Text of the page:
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So as the Back to School Monster rears its ugly head, it is not necessary for parents to cringe in despair. Parents should be partners with teachers in the education equation, and that means parents speaking up and telling a teacher when the homework is too much.

Reports Indicate Kids Get Too Much Homework – Are Parents Partially to Blame?

HW3 telegraph

If you have children currently enjoying the bliss of summer vacation, you know that they are dreading those three dirty words – Back to School! They are emblazoned everywhere on buses, billboards, and store windows. While the kids may be upset over their impending doom, many parents also have reason to fear those school days because it means one horrible truth – back to school is the return to helping their kids with homework.

Having a child who has gone through grammar school and is now entering high school, I have endured nine years of varying degrees of homework horror; however, I also have a child going into first grade, so it’s another round of worrying about the nightly struggle to get the homework done before bedtime.

So what have we come to in this country that we are overloading our kids with homework? One report indicates that elementary school kids “are getting significantly more homework” than is recommended by National Education Association and the National Parent-Teacher Association.

These organizations recommend the “10-minute rule” for homework, which means starting with ten minutes of homework in first grade and then adding ten minutes to each subsequent grade level. This translates to 20 minutes in second grade, 30 minutes in third grade, and so on. This would mean ending with 120 minutes of homework in the senior year of high school.

HW2 stylemagazineWith no guidelines for homework in Kindergarten or Pre-K, those teachers are left to assign or not assign homework on their own. Having just gone through a year of Kindergarten homework with my son, I can attest to the fact that we spent many an evening going way beyond the recommended number of minutes for second grade. Two pages of math and two pages of ELA a night do tend translate into what amounts to a struggle of wills to get the work done with a five-year-old.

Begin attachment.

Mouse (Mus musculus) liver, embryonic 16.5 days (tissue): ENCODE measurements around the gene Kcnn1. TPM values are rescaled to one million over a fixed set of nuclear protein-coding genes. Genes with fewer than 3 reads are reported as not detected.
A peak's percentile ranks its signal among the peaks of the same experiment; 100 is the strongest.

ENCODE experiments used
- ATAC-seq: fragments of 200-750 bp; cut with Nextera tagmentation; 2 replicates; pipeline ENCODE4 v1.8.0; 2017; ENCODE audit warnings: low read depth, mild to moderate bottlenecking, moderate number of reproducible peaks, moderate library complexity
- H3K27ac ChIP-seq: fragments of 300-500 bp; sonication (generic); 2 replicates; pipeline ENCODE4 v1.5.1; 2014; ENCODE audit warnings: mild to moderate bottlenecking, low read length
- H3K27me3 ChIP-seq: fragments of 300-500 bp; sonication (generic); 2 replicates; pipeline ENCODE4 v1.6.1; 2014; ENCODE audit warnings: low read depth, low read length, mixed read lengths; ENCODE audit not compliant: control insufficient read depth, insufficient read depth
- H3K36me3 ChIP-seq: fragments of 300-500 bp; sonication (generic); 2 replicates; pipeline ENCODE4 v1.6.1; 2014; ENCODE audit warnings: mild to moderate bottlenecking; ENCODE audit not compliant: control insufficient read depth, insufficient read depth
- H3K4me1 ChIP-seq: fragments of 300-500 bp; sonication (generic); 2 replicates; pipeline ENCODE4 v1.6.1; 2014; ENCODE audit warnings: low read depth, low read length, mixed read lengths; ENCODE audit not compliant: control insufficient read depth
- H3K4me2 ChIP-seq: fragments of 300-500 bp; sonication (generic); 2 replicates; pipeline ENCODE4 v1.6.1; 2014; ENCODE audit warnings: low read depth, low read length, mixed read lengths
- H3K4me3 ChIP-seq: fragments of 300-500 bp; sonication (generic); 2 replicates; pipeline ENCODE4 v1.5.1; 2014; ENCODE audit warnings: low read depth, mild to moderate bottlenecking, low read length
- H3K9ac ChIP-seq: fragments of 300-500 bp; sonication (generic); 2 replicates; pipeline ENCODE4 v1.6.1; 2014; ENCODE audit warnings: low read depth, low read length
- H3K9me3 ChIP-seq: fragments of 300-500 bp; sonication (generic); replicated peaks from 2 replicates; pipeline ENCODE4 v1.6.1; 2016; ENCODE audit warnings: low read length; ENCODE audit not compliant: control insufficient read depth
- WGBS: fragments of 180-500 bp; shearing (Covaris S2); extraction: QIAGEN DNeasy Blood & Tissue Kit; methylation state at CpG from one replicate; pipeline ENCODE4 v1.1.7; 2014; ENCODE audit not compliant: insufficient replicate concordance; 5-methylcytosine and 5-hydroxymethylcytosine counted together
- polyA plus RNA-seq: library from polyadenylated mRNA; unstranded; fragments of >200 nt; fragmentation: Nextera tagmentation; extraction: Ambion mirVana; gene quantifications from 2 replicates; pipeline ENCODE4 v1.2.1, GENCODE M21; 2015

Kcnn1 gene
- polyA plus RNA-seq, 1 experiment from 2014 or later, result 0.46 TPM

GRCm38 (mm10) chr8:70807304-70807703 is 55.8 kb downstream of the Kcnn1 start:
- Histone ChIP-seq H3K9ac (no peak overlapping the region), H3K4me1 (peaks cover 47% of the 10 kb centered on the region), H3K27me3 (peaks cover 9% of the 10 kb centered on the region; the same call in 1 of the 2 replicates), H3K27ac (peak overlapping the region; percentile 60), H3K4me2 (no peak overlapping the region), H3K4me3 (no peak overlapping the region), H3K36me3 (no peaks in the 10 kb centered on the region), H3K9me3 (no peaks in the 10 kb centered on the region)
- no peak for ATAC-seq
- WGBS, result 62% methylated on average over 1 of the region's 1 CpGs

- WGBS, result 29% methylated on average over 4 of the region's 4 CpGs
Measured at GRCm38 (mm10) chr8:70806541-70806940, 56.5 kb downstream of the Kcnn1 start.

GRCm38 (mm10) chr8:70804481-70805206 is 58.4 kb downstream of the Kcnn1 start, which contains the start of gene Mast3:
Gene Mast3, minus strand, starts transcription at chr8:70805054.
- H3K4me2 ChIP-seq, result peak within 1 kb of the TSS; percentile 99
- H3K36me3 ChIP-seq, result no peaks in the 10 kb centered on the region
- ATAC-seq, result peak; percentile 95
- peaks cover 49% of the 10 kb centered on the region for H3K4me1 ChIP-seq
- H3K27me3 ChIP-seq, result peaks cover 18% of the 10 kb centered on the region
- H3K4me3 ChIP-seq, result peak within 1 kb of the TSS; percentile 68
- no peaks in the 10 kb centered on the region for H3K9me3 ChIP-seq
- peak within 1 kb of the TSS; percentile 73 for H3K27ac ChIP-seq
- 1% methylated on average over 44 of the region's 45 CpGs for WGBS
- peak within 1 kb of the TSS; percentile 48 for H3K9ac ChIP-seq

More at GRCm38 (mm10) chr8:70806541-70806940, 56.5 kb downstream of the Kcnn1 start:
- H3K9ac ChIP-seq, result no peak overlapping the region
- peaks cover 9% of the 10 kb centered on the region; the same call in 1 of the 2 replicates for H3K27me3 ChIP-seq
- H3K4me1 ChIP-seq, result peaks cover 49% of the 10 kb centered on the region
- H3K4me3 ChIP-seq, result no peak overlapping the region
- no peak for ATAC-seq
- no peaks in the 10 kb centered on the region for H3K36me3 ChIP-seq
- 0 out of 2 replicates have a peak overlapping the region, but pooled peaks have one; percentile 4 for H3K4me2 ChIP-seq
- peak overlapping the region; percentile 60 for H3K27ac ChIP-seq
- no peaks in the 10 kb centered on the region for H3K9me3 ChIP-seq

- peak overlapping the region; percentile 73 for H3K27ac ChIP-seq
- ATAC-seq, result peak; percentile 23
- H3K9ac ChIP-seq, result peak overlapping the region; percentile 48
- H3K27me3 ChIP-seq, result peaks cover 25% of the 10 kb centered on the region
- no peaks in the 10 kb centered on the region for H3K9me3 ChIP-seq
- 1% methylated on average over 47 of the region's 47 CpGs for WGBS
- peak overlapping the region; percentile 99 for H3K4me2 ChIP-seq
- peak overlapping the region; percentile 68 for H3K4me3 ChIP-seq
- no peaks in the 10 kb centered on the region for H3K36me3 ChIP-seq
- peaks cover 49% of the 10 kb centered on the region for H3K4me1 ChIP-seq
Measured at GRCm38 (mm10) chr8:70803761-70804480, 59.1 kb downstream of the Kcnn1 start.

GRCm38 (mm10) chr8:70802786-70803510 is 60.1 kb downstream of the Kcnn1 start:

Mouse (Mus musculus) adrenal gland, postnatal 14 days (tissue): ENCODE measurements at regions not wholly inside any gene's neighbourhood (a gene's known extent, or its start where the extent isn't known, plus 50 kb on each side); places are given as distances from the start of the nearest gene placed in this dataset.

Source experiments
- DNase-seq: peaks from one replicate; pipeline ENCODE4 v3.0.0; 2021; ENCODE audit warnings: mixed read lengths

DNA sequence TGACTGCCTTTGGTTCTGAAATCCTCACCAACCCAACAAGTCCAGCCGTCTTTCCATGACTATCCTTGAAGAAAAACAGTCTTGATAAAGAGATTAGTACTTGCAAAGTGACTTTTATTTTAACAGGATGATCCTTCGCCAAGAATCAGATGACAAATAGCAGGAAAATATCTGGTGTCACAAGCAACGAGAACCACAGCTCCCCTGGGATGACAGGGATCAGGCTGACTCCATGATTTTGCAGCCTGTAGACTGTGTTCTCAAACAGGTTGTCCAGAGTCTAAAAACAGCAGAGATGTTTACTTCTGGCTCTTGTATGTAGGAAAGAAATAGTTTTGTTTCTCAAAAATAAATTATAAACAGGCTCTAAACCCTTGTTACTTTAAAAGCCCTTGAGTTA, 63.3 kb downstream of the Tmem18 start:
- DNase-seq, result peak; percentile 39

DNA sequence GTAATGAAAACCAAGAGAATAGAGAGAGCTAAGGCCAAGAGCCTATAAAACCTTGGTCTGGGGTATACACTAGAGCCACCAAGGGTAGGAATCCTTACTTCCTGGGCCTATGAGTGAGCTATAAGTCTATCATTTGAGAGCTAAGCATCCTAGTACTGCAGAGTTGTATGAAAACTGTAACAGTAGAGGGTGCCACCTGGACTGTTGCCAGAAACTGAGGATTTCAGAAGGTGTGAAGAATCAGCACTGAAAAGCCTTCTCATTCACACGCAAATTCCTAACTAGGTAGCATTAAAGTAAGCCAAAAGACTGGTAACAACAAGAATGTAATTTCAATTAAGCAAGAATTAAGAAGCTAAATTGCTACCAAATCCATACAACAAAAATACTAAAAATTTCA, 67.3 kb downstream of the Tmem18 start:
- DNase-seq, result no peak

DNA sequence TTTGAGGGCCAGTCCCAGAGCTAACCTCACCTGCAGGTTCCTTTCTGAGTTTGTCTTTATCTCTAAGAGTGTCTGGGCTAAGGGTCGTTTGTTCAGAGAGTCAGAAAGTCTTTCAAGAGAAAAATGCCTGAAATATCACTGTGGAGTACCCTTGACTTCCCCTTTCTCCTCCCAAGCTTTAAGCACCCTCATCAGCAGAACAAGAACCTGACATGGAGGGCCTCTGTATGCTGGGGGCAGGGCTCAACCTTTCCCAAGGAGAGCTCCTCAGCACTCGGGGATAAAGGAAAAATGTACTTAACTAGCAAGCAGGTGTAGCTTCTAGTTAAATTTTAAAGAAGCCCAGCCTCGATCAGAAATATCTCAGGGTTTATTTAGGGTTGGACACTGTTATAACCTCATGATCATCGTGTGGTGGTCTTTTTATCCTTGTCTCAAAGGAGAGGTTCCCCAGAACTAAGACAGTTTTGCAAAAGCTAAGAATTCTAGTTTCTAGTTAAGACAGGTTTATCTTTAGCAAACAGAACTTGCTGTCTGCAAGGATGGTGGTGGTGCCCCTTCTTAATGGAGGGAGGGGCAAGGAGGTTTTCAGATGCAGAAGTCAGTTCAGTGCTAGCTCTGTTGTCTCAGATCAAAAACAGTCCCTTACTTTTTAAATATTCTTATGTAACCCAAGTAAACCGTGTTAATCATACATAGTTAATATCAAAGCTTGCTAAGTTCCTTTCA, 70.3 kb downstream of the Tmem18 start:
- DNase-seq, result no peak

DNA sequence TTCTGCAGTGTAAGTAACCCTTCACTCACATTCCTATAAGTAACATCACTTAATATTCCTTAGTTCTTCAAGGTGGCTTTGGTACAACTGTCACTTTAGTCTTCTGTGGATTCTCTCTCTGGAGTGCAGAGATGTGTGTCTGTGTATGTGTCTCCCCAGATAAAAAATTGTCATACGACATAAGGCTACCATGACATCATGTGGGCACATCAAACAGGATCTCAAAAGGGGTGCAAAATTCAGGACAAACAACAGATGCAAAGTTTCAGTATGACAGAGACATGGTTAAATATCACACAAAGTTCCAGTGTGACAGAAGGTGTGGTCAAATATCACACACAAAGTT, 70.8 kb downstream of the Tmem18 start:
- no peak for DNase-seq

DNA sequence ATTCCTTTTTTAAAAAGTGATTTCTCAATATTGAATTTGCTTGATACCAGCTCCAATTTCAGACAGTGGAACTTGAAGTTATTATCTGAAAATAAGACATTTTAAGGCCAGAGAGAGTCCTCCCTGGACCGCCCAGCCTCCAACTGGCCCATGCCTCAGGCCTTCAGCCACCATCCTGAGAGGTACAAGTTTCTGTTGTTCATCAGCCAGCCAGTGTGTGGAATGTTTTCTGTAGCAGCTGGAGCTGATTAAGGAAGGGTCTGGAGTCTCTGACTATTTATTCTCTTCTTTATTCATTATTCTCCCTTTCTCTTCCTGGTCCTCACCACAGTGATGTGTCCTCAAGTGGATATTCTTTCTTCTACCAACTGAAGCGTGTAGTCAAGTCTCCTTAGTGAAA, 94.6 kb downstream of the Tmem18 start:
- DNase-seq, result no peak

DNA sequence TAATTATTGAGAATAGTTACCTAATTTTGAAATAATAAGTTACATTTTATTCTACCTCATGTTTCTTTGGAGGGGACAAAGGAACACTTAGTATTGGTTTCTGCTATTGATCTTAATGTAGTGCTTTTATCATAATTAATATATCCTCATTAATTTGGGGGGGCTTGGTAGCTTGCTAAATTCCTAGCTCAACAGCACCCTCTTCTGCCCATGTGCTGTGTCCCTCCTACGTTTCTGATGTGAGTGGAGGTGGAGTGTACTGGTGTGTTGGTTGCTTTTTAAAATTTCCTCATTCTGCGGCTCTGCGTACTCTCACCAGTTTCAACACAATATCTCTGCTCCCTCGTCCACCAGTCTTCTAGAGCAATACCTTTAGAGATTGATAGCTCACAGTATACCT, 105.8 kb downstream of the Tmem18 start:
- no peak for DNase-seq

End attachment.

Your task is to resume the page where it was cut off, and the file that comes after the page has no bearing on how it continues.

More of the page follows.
Now I have also been on the other side of the fence – spending years as a classroom teacher and a school principal. As an administrator I have worked with teachers and advised them that they were giving too much homework; however, I have also had parents storm into my office and complain about teachers not giving enough homework. One parent held up one page of math and said, “I’m not getting my money’s worth with so little homework!”

So while many parents may commiserate with the nightly struggle to do homework, there are those who mistakenly believe that “a lot of homework” is a good thing and signifies that schools are giving them “bang for the buck.” As an educator I can tell you that this is a pathetic fallacy and nothing could be further from the truth.

While there are many other examples of parents struggling to help kids with their homework, we have to look beyond that and ask ourselves a question – why are we parents doing so much to “help” kids with homework? When I was a kid, I did my homework and then my parents “checked” it, which usually translated into them looking to make sure all problems were done and signing it. I can remember getting some help in first grade, but after that I was basically on my own.

Today I know of parents in my own family and in other families who are basically helping/doing the homework as a form of damage control. Since many teachers count homework toward the final grade, parents consider this as a necessary evil in order for their children to do well. But this is the same attitude that accounts for science fair projects that look like Albert Einstein put them together – this is not just the parent going overboard to help but basically living vicariously through their children’s successes.